Under the British Nationality Act 1981, a resident of the Falkland Islands was classed as a British Dependent Territories citizen unless he or she also had a connection with the United Kingdom (UK) itself (such as through having a UK-born parent or grandparent). British Dependent Territories citizens were restricted in their right to enter and stay in the UK. The new Act conferred full British citizenship on the residents of the Falkland Islands, giving them similar status to that of citizens in Gibraltar. The 1983 Act had retrospective effect from 1 January 1983, the date on which the 1981 Act had come into effect.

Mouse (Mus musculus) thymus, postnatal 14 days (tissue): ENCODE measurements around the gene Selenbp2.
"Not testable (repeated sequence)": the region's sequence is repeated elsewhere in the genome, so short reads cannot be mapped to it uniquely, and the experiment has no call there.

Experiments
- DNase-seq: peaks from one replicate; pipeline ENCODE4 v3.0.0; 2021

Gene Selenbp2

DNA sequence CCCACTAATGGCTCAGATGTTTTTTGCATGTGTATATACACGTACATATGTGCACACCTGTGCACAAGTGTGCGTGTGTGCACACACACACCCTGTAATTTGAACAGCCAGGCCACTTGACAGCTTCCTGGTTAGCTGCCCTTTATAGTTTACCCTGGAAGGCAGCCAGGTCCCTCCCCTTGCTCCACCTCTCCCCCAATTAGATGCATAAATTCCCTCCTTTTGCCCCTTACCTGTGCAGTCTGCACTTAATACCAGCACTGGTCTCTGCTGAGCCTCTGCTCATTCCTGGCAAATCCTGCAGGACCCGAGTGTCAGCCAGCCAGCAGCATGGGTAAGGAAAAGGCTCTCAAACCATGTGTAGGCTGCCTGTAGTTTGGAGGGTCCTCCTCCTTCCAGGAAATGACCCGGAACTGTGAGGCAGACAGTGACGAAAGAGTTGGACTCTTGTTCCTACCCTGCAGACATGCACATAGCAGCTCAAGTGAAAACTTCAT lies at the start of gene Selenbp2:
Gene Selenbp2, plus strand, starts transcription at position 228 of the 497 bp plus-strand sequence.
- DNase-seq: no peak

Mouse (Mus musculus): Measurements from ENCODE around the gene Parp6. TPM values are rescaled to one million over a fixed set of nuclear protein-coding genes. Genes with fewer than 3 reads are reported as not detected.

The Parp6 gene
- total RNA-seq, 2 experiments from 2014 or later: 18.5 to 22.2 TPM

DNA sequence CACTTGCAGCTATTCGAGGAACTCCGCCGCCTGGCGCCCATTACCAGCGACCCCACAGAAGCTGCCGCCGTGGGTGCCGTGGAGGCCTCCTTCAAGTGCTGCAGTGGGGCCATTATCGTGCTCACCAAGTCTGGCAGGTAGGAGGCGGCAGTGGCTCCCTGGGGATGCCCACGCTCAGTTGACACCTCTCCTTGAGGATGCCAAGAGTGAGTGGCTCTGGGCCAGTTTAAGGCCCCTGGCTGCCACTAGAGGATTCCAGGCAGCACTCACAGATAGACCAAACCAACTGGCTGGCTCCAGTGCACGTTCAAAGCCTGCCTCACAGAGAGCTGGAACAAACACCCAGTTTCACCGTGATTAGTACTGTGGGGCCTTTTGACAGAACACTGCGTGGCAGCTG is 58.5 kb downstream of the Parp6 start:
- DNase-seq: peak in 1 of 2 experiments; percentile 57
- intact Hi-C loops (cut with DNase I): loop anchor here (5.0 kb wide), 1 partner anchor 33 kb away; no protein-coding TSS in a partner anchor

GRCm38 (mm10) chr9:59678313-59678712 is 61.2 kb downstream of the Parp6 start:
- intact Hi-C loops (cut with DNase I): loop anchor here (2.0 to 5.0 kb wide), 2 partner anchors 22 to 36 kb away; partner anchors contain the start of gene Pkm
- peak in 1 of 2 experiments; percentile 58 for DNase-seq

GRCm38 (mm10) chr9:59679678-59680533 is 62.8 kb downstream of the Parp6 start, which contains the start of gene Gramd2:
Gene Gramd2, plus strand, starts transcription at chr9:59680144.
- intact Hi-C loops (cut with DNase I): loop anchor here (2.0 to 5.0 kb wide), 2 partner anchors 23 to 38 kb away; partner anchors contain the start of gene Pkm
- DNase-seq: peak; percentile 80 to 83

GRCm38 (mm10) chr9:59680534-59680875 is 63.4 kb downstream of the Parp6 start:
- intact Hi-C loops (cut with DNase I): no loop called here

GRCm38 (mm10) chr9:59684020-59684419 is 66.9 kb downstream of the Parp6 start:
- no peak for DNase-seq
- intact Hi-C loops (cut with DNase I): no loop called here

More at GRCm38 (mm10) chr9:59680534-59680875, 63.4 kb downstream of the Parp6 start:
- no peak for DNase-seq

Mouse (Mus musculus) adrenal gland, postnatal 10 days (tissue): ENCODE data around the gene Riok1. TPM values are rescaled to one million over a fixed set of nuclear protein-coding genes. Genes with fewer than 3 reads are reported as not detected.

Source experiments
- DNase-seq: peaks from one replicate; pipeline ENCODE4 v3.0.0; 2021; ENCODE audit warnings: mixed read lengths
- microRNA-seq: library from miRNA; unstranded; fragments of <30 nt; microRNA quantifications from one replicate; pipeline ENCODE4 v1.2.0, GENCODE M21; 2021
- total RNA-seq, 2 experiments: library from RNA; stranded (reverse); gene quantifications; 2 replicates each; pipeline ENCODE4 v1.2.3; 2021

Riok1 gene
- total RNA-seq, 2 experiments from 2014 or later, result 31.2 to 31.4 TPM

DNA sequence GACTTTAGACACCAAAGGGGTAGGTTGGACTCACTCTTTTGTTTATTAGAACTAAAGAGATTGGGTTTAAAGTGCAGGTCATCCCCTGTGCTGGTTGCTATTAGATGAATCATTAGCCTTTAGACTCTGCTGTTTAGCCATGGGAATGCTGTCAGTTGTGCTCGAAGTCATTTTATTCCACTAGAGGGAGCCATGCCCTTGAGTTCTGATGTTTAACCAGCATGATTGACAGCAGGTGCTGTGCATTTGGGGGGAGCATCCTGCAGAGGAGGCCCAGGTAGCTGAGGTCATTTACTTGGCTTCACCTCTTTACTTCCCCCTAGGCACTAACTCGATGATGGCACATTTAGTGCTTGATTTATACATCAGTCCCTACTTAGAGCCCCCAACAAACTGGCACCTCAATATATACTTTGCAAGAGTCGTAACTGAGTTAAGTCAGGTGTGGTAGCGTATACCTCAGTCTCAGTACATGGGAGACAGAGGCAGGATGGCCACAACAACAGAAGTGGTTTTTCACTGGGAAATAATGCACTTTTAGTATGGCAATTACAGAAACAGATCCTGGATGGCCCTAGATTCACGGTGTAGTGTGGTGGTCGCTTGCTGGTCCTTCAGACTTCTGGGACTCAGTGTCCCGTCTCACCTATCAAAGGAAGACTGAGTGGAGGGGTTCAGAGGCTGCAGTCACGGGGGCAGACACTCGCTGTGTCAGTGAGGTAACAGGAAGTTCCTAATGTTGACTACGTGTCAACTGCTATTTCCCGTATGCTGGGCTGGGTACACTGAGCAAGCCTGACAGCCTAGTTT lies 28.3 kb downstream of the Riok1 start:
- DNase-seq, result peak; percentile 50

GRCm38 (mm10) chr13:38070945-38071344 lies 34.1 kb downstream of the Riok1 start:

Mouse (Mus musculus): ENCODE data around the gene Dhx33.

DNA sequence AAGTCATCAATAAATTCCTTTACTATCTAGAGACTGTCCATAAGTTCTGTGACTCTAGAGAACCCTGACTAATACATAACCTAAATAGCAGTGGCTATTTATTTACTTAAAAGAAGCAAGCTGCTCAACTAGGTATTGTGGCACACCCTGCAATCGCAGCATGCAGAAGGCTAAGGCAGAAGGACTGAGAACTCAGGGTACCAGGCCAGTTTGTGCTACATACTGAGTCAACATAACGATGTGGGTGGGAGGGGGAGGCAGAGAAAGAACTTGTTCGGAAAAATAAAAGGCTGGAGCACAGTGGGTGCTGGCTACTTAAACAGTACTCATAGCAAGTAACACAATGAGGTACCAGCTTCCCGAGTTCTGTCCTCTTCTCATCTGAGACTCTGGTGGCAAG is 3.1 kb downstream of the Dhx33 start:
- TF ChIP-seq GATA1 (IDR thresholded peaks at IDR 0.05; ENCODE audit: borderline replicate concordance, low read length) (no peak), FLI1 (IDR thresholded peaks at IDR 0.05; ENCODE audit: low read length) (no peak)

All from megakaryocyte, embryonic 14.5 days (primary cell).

The 1983 Act was passed mainly in response to the Falklands War, which was fought between the United Kingdom and Argentina over the sovereignty of the islands. The United Kingdom maintained that it would stand by the principle of self-determination of allowing the Falkland Islanders to decide their own destiny. It had been argued[by whom?] that the British Nationality Act 1981 had indicated British reluctance to hold the islands, as the residents were not legally full British citizens, and after the war ended in victory for the British, the 1983 Act was passed to clarify the United Kingdom's commitment to the islands.